I actually met LimaZuluTango at the 2016 TwitchCon and he’s actually from Sweden (same as me). We didn’t however really catch up to do the LimaZuluTango Twitch branding until a few weeks back.
For the LimaZuluTango Twitch branding we wanted to create something that was rather minimal. At the same time we also wanted something that could convey the viking aesthetic that LimaZuluTango have been using for quite some time now. These two things are probably not the first things that are commonly mixed. The goal became to make all of the things combine into the LimaZuluTango Twitch branding you’ll see below. Another thing that had to be kept in mind was the light blue color that LimaZuluTango had already been using.
As you probably can understand there’s for sure things that LimaZuluTango already had in his Twitch branding that had to be incorporated into the new branding. This is not rare and it’s often one of the hardest things when the streamer tries to develop their visual brand on their own. In this case I could come in and take a look at it with fresh eyes and bring in a different perspective.
When putting together the LimaZuluTango Twitch branding I took my time to make it right from the start. This is of course an important step that is often overlooked. The reason why it’s such an important step is because it’s the best opportunity to talk to the client and find the direction for the project.
We actually ended up with 5 different moodboard. There’s nothing bad with that and it actually allows for a much clearer direction. At times it works from the first moodboard but that dsoent’ mean that it has to be like that every time.
Here you can see the final moodboard that was used to create the whole look of the LimaZuluTango Twitch branding.
Sketch and Avatar
For the avatar I used another set of images and reference images of LimaZuluTango. I actually ended up streaming at least 40% of the creation in different stages. I also ended up crafting both axes and a helmet that can be used freely. All of that came from the first rough sketch that I then turned into a illustration inside of Adobe Illustrator. I used a bunch of different techniques to create depth, shadows and textures to the LimaZuluTango avatar.
The axes and helmet all have the same colors to create a more streamlined look and at the same time keep the color scheme down. This aids if LimaZuluTango ever wants to do any prints from this. Since it’s all vector art that mean that in can scale up infinitely without losing quality.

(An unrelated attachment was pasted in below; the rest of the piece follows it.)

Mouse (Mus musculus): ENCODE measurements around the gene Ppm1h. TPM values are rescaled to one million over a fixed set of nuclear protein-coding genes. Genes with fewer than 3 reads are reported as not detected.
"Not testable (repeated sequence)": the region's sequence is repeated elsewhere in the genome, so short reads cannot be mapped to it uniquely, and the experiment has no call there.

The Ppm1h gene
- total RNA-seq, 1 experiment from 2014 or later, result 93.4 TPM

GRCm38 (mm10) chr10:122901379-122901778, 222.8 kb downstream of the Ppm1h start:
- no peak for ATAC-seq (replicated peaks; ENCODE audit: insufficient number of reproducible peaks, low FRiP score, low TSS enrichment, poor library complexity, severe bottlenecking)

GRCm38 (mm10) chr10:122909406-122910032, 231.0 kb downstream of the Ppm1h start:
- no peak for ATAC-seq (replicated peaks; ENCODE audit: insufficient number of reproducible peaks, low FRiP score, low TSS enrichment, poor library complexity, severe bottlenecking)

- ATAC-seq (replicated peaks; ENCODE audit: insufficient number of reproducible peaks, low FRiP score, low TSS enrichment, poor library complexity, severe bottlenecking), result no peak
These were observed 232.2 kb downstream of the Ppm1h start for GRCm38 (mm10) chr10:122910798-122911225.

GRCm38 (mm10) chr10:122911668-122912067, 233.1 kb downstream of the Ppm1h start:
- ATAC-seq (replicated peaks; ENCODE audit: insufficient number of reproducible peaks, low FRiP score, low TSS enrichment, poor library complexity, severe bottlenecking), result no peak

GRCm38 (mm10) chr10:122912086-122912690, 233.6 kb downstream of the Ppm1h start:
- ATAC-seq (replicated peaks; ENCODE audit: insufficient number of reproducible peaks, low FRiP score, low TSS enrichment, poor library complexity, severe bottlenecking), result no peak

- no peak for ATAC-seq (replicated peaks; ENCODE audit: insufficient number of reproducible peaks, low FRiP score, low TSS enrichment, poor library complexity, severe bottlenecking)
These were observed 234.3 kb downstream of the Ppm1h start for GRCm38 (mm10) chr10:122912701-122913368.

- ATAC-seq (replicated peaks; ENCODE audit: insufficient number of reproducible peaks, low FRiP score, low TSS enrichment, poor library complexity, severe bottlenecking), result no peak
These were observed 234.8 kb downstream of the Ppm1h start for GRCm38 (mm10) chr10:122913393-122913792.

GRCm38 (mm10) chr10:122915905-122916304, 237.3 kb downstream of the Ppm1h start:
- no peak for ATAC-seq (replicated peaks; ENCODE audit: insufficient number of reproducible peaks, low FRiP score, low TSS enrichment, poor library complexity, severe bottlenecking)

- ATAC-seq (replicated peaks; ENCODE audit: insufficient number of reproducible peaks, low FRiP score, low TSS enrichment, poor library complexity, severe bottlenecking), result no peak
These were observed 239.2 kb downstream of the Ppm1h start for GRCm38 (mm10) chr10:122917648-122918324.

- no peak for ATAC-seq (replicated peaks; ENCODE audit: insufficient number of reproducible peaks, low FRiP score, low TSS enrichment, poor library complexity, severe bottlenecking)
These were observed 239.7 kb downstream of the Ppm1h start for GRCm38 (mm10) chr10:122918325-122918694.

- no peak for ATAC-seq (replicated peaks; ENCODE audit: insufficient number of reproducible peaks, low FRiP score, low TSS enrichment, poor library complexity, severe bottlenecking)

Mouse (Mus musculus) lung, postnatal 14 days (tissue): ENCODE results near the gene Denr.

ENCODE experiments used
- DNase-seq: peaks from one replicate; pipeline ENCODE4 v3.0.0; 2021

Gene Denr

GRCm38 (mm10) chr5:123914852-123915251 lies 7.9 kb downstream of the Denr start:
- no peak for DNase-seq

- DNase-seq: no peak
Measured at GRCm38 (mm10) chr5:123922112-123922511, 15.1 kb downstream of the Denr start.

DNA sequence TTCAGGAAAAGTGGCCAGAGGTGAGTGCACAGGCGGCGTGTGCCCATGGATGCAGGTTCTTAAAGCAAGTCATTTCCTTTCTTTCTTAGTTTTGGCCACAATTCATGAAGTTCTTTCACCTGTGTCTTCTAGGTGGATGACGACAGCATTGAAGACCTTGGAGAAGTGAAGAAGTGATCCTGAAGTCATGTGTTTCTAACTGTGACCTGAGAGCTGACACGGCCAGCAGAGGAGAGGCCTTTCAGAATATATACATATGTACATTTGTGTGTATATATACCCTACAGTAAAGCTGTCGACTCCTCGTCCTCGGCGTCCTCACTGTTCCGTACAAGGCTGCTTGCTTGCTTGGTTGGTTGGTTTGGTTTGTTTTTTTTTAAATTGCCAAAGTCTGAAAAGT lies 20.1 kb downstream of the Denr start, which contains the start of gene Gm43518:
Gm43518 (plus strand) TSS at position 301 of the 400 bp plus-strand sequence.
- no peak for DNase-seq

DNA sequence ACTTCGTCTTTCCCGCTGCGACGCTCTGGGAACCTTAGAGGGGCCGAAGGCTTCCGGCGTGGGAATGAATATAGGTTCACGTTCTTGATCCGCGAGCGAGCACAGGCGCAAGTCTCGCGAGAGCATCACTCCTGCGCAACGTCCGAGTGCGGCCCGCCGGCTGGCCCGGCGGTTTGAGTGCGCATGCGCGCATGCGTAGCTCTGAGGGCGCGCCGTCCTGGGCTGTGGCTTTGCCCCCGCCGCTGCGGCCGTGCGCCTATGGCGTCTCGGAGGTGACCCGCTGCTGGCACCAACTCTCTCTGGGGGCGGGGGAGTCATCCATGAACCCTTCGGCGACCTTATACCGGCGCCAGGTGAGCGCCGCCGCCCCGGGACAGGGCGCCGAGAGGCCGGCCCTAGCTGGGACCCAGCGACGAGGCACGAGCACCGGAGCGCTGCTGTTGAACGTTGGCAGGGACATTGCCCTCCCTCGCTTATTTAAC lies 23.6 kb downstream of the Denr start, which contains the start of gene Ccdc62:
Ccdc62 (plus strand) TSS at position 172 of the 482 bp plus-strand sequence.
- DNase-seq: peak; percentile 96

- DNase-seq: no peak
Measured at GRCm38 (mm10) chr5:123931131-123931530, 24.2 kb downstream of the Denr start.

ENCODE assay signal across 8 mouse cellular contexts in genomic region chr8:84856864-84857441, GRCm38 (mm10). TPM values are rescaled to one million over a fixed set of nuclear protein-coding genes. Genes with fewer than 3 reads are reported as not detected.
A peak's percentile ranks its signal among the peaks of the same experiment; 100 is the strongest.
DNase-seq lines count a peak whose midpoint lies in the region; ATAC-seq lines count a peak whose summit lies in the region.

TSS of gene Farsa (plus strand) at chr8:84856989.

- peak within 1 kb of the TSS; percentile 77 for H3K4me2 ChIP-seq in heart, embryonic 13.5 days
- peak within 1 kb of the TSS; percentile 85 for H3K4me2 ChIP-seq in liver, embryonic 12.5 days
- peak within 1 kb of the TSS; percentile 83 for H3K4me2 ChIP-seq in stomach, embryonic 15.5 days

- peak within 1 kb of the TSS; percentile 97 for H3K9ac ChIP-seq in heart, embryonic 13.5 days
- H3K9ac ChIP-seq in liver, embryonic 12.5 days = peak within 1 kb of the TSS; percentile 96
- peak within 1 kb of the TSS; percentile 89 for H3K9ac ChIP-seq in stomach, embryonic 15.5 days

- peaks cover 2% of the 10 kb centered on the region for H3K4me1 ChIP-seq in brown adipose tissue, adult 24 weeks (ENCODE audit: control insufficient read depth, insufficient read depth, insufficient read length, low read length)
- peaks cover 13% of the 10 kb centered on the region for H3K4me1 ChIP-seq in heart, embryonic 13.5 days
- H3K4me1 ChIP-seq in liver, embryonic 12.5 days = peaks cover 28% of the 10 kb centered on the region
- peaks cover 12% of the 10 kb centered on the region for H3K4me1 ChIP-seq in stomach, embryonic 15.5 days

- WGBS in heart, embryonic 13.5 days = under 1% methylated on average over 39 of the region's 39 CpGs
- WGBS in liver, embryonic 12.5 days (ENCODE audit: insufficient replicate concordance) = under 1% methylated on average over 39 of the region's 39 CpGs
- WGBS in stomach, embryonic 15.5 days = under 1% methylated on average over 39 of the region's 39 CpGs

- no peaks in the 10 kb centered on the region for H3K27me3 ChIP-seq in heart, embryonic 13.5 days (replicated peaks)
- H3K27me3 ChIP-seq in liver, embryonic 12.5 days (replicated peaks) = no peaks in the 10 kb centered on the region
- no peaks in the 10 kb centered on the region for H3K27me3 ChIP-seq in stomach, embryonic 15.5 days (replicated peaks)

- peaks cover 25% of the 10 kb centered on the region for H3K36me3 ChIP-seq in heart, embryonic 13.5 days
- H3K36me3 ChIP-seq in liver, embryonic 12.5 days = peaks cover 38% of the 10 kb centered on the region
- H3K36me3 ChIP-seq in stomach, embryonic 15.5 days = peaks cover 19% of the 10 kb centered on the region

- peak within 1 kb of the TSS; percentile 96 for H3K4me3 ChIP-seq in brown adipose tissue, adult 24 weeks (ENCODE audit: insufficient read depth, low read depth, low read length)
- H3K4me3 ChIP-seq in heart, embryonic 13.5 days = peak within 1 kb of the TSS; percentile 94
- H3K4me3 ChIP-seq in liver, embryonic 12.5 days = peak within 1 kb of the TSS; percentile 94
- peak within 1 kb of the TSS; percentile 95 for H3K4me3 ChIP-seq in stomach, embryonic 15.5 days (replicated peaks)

For the first preview I created LimaZuluTango Twitch branding for his panels, starting scene, in-game overlay and alerts (I’ll speak about those alerts later).
As you can see I decided not to overuse the light blue color. Instead I used it as a highlight color. This allows it to stand out a lot more than if I would have create large areas with that color. You can also see that there’s much more of minimal approach but with the darker colors it allows it to be a lot more interesting and alive.
I opted to take good use of the avatar, since it has a lot of interesting details. Again this is where using a vector instead of something hand drawn comes into great use. The flexibility in this allowed me to use it a lot of different interesting ways.
You can also see that I added, the now standard, box art and game title pulled from the Twitch API automatically. It also has a built in countdown that starts when that scene is activated.
Here you can see the final version. I took all of the elements that was in the preview version and applied it across the rest. I did create a few new interesting looks with those thing in mind. Again I want to stretch that using this type of layout and language really does allow to make the LimaZuluTango Twitch branding extremely flexible.
You you can see some very striking imagery when you have the avatar as a large background. It allows for a lot more impact than a little bit of text or a larger avatar. Playing with color, contrast and size really is one of the keys to great design. This does translate very well to when you want to get a message across quickly and without any confusion. And that’s key when you viewers might only come by during a raid or to check it out. If you can catch them in that moment with your entire message it’s a lot likely that they’ll stay and come back next time you’re streaming.
Animated Twitch Alert
Finally I wanted to talk about the alerts that I created for this. The version that’s in OBS has a lot more frames than this and this is only the result of making into a gif. Now for the actual animated Twitch alert I used CSS and I used Muxy to host the alerts. Muxy allows for an easier way to enter both HTML and CSS.
What you see above is a combination of using an animate CSS library and regular standard HTML. There’s no tricks and there’s no 100 days of learning how to code. It’s simply putting two front-end languages to good use in the context of OBS and not the context of a functional website.
To repeat this is not a gif or a video file. This is all PNG files that are then animated using CSS transform and transitions. While it might look like it’s a mountain to climb to get something like this working I can promise you that it’s more of a design job than a coding job. This didn’t take me more than an hour to put together and animate.
If you liked this branding and want to get something similar for your Twitch branding then you should head over to my Twitch services site right now.